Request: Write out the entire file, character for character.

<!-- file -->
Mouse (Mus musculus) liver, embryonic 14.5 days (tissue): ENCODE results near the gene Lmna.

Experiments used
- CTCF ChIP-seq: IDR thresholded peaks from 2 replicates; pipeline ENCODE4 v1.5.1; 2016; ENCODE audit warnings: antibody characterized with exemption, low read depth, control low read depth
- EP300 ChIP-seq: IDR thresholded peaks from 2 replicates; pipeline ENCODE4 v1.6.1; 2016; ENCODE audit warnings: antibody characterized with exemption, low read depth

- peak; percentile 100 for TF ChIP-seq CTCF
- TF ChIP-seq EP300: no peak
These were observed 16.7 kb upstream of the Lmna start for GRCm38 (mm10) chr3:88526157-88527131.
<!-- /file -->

Mouse (Mus musculus) liver, embryonic 14.5 days (tissue): ENCODE results near the gene Lmna.

Experiments used
- CTCF ChIP-seq: IDR thresholded peaks from 2 replicates; pipeline ENCODE4 v1.5.1; 2016; ENCODE audit warnings: antibody characterized with exemption, low read depth, control low read depth
- EP300 ChIP-seq: IDR thresholded peaks from 2 replicates; pipeline ENCODE4 v1.6.1; 2016; ENCODE audit warnings: antibody characterized with exemption, low read depth

- peak; percentile 100 for TF ChIP-seq CTCF
- TF ChIP-seq EP300: no peak
These were observed 16.7 kb upstream of the Lmna start for GRCm38 (mm10) chr3:88526157-88527131.